Dupuy-Spencer really soars with her compelling depictions of Evangelical Christian religious rituals in two medium-sized paintings that are both steeped in mysticism. “Through The Laying On Of Hands (Positively Demonic Dynamism)” (2018, oil on linen, 48 X 40”) is a complex image that puts the viewer right into the sacred claustrophobic space that the action takes place in. The swaying congregation with hands in air, is witnessing a believer having his demons removed through the miracle of the eponymous action. The congregant’s heart is literally aglow and the demons fly out of his open mouth. In some ways, this is quite a compelling image as the evil forces swirl in a tornado of terrifying faces above the congregation. And what is demonic dynamism? It is the name given to the infighting amongst various Christian groups about scripture and refers to the battle between Cain and Abel. And we know how that turned out (not well). Is this a foreshadowing of more religious violence? The jam-packed space and paint application is reminiscent of James Ensor’s expressionistic religious paintings of the late nineteenth century. Is the mood ironic, cautionary, dismissive or inquisitive? Is Dupuy-Spencer merely fascinated with these tribal belief systems or judging?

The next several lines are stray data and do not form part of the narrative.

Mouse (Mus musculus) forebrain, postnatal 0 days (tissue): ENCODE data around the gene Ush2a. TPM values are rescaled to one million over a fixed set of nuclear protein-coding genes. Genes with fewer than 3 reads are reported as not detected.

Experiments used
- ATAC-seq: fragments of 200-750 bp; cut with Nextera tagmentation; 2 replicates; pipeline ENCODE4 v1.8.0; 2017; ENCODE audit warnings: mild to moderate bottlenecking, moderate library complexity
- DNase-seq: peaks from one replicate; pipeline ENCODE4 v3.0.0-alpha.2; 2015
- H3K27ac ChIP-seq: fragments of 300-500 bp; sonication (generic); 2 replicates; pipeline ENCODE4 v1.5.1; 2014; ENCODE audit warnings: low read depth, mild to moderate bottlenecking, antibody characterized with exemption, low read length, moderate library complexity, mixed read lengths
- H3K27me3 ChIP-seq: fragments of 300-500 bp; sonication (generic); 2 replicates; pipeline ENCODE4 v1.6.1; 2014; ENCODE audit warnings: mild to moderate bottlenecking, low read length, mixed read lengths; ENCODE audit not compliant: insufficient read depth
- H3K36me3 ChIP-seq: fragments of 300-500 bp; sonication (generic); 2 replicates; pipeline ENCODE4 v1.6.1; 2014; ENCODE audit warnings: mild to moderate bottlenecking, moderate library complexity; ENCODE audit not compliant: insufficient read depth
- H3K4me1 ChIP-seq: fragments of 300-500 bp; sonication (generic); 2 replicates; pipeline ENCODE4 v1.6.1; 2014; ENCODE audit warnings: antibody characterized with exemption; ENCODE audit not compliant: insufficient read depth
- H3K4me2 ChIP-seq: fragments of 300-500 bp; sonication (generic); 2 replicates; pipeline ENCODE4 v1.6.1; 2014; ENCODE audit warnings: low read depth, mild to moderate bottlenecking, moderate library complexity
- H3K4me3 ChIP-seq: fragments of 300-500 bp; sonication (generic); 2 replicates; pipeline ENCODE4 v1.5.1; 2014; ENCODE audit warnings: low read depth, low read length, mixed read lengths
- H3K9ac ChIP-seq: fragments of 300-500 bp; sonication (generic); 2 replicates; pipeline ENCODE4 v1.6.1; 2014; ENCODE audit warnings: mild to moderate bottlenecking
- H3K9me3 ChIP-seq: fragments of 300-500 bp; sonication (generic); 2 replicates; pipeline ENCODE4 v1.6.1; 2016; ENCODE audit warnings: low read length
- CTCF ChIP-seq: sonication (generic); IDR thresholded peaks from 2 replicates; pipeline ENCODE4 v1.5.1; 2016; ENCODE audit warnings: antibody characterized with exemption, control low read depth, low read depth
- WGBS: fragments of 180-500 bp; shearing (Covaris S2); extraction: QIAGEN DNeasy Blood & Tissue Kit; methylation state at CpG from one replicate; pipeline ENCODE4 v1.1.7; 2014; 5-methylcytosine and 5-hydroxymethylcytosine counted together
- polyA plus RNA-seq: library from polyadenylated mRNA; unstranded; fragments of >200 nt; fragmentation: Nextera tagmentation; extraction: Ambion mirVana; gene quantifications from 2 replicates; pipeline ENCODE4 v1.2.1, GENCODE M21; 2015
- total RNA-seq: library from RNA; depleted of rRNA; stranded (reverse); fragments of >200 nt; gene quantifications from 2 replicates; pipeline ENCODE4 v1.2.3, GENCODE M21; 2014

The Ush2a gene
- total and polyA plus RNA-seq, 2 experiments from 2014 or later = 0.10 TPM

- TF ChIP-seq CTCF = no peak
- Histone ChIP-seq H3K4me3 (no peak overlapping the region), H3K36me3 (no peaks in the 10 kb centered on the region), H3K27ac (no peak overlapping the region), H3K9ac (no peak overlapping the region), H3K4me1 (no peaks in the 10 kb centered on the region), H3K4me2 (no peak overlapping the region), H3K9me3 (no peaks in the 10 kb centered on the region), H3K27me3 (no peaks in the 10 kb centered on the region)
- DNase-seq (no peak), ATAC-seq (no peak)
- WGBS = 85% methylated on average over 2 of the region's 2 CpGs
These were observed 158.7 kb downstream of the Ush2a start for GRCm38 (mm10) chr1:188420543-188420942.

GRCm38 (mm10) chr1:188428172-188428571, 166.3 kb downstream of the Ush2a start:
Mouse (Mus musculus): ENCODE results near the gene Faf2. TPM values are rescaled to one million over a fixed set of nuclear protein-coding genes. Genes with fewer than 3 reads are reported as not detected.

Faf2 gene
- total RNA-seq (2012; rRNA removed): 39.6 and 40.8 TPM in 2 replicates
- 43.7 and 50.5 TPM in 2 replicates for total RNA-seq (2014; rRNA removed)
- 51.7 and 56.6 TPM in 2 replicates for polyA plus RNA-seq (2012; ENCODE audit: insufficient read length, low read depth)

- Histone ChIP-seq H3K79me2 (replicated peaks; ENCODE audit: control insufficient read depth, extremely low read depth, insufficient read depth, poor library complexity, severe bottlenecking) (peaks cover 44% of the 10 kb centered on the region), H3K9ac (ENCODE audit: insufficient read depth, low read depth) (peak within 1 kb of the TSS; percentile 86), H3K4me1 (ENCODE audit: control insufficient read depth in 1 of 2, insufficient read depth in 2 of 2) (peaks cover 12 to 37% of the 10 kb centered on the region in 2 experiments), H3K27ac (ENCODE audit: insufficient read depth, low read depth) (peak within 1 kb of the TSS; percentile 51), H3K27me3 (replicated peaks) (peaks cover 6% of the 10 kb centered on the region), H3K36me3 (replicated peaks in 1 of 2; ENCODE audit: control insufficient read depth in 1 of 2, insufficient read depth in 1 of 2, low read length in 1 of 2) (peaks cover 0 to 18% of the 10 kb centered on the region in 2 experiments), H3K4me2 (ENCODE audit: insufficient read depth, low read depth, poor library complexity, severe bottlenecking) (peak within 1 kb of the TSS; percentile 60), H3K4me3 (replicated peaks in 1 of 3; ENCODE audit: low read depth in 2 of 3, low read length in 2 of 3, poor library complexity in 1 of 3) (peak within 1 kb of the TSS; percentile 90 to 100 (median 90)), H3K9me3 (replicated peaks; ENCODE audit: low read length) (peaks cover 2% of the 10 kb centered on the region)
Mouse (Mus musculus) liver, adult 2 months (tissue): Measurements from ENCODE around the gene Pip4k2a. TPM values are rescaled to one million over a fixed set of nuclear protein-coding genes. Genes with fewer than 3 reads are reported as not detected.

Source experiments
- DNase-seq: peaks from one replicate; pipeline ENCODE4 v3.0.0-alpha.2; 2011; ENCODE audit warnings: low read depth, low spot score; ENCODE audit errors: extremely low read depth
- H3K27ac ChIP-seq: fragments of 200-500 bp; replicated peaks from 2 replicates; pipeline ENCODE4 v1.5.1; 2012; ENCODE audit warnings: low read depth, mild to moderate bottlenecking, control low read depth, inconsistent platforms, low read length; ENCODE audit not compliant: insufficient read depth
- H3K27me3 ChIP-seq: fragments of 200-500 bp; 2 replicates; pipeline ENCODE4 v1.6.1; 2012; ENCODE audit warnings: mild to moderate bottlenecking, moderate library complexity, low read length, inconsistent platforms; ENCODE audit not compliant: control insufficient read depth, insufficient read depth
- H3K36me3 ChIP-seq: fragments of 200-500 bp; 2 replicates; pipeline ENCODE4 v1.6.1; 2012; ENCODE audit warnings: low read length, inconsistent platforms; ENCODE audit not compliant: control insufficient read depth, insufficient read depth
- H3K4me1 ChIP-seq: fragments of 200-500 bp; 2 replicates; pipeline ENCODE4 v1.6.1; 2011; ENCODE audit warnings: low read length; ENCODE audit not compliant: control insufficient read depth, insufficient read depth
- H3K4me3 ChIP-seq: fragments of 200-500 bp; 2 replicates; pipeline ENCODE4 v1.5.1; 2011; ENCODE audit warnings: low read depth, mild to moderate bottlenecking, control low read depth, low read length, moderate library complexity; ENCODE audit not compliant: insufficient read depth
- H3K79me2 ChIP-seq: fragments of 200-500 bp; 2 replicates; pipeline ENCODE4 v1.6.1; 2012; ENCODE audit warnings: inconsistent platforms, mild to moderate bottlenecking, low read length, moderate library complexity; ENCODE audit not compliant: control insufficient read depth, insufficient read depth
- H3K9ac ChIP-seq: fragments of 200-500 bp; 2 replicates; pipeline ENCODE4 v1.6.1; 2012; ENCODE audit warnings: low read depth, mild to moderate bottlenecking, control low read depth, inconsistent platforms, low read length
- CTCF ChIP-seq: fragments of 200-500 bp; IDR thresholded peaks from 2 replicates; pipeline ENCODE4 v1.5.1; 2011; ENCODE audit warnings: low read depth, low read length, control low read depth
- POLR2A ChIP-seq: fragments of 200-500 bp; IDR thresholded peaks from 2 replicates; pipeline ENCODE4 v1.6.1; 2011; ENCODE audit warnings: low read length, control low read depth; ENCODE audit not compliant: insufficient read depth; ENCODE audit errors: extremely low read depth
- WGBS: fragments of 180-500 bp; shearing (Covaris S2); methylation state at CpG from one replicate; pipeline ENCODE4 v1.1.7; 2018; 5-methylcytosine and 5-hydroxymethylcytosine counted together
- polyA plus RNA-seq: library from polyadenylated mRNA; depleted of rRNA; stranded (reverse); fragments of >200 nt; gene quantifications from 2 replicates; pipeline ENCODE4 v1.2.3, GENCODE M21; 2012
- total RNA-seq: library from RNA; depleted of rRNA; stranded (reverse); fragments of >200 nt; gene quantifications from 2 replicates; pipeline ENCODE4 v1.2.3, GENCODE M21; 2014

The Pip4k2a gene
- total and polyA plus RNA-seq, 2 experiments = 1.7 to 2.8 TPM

In the “To Be Titled” (2018” oil on linen, 40 x 48”), painting, Dupuy-Spencer further explores religious spaces as she positions the viewer in a church pew of the Reverend Al Green’s (yes, that Al Green of R&B fame) Full Gospel Tabernacle church in Memphis, Tennessee (this information is given on the Church program in the foreground). This is a real church, bought by Al Green after he became a minister. It is a modest church filled with an all-black gospel choir, led by Al Green himself and the congregants are a diverse bunch. Green bought the church after he was severely burned by a disgruntled lover, turning an evil act into a redemptive act. Hate the sin, love the sinner?
The exhibit is quite satisfying, although there are landscape paintings and other pencil drawings that seem incidental or are just not that strong. There is an inconsistency of tone and style in some of the works along with the annoying lack of titles for other pieces — especially since Dupuy-Spencer so successfully employs titles that inform and expands the meaning of many of the works. However, Celeste Dupuy-Spencer is an authentic, fresh voice who is at her best when she examines, with humor and clarity, the foibles of the human condition.
Nancy Kay Turner is Los Angeles Art Critic for Riot Material magazine. Ms. Turner is an artist, arts writer and educator who has written for ARTWEEK, ARTSCENE and Visions Magazine. She fled NewYork for the sun and fun of California and has never looked back.